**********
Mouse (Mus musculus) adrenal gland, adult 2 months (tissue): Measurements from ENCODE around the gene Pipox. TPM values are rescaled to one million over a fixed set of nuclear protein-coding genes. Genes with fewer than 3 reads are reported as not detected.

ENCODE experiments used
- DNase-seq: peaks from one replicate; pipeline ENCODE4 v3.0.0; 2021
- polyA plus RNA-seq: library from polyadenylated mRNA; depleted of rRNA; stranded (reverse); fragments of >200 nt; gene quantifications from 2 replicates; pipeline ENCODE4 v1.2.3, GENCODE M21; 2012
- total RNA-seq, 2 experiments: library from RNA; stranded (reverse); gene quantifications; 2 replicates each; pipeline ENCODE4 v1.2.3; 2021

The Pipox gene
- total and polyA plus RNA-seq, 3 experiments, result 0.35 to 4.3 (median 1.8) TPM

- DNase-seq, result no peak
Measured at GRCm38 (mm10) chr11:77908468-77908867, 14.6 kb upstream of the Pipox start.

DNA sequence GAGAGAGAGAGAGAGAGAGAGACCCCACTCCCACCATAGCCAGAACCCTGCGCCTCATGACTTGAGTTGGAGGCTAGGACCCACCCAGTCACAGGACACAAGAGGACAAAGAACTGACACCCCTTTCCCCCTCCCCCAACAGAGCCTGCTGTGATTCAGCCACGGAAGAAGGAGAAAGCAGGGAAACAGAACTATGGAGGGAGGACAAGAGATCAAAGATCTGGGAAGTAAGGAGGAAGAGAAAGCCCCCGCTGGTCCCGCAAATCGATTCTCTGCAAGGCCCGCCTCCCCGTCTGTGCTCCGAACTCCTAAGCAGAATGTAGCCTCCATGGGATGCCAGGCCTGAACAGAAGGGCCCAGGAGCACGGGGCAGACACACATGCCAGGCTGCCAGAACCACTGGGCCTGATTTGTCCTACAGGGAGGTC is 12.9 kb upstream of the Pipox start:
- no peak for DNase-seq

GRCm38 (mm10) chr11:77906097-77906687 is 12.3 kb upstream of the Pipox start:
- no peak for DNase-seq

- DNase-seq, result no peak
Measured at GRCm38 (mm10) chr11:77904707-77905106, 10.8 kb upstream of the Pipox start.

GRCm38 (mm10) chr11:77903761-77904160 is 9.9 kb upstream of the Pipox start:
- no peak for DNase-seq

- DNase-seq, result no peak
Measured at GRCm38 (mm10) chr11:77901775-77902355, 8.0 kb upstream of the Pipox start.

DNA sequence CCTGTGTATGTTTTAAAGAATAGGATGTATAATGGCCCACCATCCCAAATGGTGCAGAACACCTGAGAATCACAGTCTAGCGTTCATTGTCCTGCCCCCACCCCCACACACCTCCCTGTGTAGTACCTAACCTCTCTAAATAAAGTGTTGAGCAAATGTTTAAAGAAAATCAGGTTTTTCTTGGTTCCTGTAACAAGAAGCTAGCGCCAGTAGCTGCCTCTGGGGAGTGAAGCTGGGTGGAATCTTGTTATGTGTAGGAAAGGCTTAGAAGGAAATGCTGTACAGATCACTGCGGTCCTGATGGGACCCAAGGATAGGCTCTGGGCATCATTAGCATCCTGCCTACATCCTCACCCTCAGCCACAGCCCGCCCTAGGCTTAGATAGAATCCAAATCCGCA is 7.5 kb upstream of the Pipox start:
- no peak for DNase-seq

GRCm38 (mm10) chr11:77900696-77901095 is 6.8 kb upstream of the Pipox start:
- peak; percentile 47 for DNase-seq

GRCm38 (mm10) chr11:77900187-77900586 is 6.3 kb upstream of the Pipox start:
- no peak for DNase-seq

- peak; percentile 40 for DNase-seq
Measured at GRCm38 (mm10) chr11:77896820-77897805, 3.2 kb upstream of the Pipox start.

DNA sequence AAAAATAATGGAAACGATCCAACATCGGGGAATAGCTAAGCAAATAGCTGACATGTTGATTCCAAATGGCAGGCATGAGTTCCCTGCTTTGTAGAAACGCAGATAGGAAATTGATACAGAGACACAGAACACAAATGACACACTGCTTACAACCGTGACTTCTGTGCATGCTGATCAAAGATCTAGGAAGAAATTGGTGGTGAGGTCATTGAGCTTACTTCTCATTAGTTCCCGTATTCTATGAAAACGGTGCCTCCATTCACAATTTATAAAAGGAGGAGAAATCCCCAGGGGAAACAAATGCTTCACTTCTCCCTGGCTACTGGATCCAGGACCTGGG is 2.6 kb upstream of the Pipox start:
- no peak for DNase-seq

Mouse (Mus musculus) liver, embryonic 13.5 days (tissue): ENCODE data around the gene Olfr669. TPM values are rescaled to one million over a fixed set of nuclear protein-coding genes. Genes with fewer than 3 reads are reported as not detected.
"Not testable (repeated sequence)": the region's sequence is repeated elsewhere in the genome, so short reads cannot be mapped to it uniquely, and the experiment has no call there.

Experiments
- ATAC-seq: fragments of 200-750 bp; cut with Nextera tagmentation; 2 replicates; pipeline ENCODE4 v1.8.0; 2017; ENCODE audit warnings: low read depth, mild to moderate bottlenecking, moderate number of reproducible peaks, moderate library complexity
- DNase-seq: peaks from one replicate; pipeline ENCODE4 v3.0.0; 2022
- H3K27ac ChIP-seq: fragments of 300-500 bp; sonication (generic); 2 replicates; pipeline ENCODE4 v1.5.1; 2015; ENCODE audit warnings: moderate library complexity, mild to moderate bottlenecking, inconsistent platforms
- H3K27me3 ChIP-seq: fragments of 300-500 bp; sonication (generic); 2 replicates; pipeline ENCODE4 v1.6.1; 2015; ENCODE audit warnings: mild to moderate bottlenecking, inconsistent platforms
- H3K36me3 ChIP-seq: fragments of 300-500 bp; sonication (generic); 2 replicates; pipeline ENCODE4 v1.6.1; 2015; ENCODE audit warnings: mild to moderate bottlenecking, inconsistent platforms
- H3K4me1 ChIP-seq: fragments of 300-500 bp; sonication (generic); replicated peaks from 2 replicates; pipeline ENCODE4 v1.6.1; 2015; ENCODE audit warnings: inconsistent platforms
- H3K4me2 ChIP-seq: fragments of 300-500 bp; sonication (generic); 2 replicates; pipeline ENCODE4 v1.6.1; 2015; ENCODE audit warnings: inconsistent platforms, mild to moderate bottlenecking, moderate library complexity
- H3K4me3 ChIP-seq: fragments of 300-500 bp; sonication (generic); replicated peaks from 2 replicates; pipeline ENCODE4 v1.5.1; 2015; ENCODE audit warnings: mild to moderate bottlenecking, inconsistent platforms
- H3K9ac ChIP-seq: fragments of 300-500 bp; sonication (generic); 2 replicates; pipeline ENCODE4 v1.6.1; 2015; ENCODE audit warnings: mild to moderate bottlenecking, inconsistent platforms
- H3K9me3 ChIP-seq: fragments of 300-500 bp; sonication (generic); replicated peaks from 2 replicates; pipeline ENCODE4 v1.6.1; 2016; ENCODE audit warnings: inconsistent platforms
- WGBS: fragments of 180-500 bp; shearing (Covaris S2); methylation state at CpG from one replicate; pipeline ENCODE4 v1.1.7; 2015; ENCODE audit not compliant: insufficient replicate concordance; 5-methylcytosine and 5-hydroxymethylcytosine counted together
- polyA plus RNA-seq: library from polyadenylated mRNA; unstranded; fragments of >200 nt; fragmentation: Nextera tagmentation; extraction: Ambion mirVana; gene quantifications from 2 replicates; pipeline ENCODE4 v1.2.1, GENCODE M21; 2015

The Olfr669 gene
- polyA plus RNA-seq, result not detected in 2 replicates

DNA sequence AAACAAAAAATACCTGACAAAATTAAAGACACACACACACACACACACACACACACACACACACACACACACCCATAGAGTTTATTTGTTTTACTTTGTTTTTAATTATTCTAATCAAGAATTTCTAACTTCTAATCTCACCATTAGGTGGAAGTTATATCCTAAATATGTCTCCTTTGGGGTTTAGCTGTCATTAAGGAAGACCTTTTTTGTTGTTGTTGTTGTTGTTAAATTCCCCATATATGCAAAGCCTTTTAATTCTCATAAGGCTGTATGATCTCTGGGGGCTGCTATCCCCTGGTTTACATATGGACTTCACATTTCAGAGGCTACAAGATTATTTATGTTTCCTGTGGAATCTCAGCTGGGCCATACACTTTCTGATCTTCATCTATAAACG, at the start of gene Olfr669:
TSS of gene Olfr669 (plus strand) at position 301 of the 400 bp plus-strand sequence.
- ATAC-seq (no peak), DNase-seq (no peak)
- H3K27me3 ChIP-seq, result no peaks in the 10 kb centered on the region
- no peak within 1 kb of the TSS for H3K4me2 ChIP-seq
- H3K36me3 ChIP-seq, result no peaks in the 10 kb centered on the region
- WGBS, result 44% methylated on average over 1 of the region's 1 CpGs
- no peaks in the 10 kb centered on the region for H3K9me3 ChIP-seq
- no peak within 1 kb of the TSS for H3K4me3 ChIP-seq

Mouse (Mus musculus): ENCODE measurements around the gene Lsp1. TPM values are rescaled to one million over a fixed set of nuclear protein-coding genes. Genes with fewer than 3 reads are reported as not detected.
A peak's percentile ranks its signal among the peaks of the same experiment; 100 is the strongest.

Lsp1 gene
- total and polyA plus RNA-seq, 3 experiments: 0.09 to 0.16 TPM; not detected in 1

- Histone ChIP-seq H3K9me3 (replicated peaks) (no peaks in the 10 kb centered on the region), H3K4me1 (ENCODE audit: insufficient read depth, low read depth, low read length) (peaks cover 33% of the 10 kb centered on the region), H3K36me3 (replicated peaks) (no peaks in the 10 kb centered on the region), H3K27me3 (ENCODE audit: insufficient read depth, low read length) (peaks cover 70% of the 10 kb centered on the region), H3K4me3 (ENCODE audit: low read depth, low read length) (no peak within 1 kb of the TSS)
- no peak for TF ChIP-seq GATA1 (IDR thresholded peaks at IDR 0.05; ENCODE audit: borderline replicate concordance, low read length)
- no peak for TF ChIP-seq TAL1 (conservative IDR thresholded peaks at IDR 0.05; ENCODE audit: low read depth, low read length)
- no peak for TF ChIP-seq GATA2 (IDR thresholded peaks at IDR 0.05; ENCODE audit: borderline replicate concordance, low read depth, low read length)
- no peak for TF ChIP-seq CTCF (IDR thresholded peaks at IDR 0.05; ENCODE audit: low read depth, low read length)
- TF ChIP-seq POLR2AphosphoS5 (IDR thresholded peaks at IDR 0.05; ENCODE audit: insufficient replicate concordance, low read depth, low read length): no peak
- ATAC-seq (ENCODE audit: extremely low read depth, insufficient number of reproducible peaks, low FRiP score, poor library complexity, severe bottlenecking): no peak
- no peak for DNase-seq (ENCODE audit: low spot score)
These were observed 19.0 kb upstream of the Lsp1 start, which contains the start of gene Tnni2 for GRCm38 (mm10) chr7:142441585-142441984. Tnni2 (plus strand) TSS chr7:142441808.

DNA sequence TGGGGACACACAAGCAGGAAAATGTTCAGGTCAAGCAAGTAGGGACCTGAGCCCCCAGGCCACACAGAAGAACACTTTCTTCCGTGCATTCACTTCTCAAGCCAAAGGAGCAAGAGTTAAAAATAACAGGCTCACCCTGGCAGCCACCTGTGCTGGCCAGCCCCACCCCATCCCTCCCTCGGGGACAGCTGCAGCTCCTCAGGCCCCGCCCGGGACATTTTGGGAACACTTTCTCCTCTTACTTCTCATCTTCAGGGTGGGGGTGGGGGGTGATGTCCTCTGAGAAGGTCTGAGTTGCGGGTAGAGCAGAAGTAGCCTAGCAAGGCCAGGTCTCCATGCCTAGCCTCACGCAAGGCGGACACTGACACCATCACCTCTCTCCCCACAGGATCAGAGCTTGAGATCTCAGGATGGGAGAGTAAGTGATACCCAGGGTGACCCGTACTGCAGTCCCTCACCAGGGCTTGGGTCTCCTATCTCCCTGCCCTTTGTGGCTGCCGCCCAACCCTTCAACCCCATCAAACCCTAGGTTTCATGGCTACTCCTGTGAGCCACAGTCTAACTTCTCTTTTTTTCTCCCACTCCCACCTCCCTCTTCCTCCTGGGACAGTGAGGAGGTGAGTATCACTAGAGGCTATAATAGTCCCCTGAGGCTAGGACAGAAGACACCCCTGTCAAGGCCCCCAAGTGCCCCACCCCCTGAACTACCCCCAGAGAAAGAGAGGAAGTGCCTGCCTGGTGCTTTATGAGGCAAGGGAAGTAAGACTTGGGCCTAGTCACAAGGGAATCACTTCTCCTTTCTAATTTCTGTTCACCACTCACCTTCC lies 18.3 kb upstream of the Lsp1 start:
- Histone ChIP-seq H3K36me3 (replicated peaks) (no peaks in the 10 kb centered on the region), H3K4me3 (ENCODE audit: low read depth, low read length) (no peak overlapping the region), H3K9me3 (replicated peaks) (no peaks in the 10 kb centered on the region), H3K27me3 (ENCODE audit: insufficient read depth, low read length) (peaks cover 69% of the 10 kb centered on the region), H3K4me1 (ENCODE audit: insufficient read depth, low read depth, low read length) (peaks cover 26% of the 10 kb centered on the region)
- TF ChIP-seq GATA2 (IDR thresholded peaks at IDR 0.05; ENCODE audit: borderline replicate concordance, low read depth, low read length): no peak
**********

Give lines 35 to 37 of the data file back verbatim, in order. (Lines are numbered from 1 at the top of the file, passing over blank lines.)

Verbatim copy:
- H3K27ac ChIP-seq: fragments of 300-500 bp; sonication (generic); 2 replicates; pipeline ENCODE4 v1.5.1; 2015; ENCODE audit warnings: moderate library complexity, mild to moderate bottlenecking, inconsistent platforms
- H3K27me3 ChIP-seq: fragments of 300-500 bp; sonication (generic); 2 replicates; pipeline ENCODE4 v1.6.1; 2015; ENCODE audit warnings: mild to moderate bottlenecking, inconsistent platforms
- H3K36me3 ChIP-seq: fragments of 300-500 bp; sonication (generic); 2 replicates; pipeline ENCODE4 v1.6.1; 2015; ENCODE audit warnings: mild to moderate bottlenecking, inconsistent platforms